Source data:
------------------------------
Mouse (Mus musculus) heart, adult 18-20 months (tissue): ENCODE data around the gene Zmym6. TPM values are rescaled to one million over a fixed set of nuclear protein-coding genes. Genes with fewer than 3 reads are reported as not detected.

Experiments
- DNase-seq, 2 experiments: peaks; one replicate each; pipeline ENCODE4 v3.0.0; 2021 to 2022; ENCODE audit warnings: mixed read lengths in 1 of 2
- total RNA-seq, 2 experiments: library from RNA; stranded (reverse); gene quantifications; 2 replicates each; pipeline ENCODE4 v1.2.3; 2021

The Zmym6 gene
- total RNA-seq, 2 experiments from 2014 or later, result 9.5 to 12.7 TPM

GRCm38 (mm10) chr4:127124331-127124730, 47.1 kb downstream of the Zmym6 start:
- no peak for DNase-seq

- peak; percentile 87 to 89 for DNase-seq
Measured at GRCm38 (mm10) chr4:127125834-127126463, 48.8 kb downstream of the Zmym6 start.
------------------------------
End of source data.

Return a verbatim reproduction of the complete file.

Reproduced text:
Mouse (Mus musculus) heart, adult 18-20 months (tissue): ENCODE data around the gene Zmym6. TPM values are rescaled to one million over a fixed set of nuclear protein-coding genes. Genes with fewer than 3 reads are reported as not detected.

Experiments
- DNase-seq, 2 experiments: peaks; one replicate each; pipeline ENCODE4 v3.0.0; 2021 to 2022; ENCODE audit warnings: mixed read lengths in 1 of 2
- total RNA-seq, 2 experiments: library from RNA; stranded (reverse); gene quantifications; 2 replicates each; pipeline ENCODE4 v1.2.3; 2021

The Zmym6 gene
- total RNA-seq, 2 experiments from 2014 or later, result 9.5 to 12.7 TPM

GRCm38 (mm10) chr4:127124331-127124730, 47.1 kb downstream of the Zmym6 start:
- no peak for DNase-seq

- peak; percentile 87 to 89 for DNase-seq
Measured at GRCm38 (mm10) chr4:127125834-127126463, 48.8 kb downstream of the Zmym6 start.